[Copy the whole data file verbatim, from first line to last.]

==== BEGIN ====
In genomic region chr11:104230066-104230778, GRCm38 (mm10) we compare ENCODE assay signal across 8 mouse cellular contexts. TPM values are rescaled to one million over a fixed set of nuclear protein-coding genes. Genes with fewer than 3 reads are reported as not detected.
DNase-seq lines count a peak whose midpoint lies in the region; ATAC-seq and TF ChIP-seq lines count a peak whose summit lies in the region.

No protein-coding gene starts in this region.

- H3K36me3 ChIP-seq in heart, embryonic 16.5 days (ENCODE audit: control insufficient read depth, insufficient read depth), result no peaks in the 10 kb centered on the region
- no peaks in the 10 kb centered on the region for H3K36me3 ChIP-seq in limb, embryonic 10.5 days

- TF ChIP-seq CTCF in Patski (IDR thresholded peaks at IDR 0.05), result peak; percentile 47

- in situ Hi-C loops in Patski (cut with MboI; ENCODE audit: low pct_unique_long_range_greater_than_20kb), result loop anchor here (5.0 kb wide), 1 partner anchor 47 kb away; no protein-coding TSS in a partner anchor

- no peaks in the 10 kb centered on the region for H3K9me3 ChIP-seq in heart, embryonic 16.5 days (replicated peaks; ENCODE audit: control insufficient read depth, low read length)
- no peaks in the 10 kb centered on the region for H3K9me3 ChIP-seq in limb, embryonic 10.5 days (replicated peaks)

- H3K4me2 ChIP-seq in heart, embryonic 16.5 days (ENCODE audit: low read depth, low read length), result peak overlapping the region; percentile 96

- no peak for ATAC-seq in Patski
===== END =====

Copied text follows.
In genomic region chr11:104230066-104230778, GRCm38 (mm10) we compare ENCODE assay signal across 8 mouse cellular contexts. TPM values are rescaled to one million over a fixed set of nuclear protein-coding genes. Genes with fewer than 3 reads are reported as not detected.
DNase-seq lines count a peak whose midpoint lies in the region; ATAC-seq and TF ChIP-seq lines count a peak whose summit lies in the region.

No protein-coding gene starts in this region.

- H3K36me3 ChIP-seq in heart, embryonic 16.5 days (ENCODE audit: control insufficient read depth, insufficient read depth), result no peaks in the 10 kb centered on the region
- no peaks in the 10 kb centered on the region for H3K36me3 ChIP-seq in limb, embryonic 10.5 days

- TF ChIP-seq CTCF in Patski (IDR thresholded peaks at IDR 0.05), result peak; percentile 47

- in situ Hi-C loops in Patski (cut with MboI; ENCODE audit: low pct_unique_long_range_greater_than_20kb), result loop anchor here (5.0 kb wide), 1 partner anchor 47 kb away; no protein-coding TSS in a partner anchor

- no peaks in the 10 kb centered on the region for H3K9me3 ChIP-seq in heart, embryonic 16.5 days (replicated peaks; ENCODE audit: control insufficient read depth, low read length)
- no peaks in the 10 kb centered on the region for H3K9me3 ChIP-seq in limb, embryonic 10.5 days (replicated peaks)

- H3K4me2 ChIP-seq in heart, embryonic 16.5 days (ENCODE audit: low read depth, low read length), result peak overlapping the region; percentile 96

- no peak for ATAC-seq in Patski